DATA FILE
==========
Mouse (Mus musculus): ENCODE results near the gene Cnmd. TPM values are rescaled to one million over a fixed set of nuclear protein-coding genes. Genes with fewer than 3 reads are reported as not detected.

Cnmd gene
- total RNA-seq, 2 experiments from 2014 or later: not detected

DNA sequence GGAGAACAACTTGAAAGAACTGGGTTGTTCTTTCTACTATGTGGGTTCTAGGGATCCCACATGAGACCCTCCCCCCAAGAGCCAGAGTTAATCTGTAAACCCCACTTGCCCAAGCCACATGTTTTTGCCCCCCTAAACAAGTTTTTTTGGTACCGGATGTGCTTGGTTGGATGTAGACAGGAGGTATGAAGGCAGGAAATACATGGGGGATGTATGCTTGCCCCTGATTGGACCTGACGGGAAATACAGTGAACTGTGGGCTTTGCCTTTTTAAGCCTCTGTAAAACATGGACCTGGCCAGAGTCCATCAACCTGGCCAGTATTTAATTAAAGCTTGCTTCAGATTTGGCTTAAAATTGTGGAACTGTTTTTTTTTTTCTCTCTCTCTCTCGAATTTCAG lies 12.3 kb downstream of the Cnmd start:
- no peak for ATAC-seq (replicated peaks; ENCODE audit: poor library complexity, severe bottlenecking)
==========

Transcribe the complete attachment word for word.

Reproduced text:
Mouse (Mus musculus): ENCODE results near the gene Cnmd. TPM values are rescaled to one million over a fixed set of nuclear protein-coding genes. Genes with fewer than 3 reads are reported as not detected.

Cnmd gene
- total RNA-seq, 2 experiments from 2014 or later: not detected

DNA sequence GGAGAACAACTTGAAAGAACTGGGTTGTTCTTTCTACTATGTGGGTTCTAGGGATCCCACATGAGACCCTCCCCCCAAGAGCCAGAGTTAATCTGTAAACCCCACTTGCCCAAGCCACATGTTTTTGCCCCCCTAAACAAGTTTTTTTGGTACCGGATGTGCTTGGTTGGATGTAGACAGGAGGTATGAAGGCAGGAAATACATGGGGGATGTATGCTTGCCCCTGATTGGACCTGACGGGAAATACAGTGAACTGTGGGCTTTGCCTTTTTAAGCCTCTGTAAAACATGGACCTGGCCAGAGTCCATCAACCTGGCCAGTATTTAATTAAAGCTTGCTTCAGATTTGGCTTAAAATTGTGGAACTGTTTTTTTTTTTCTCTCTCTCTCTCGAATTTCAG lies 12.3 kb downstream of the Cnmd start:
- no peak for ATAC-seq (replicated peaks; ENCODE audit: poor library complexity, severe bottlenecking)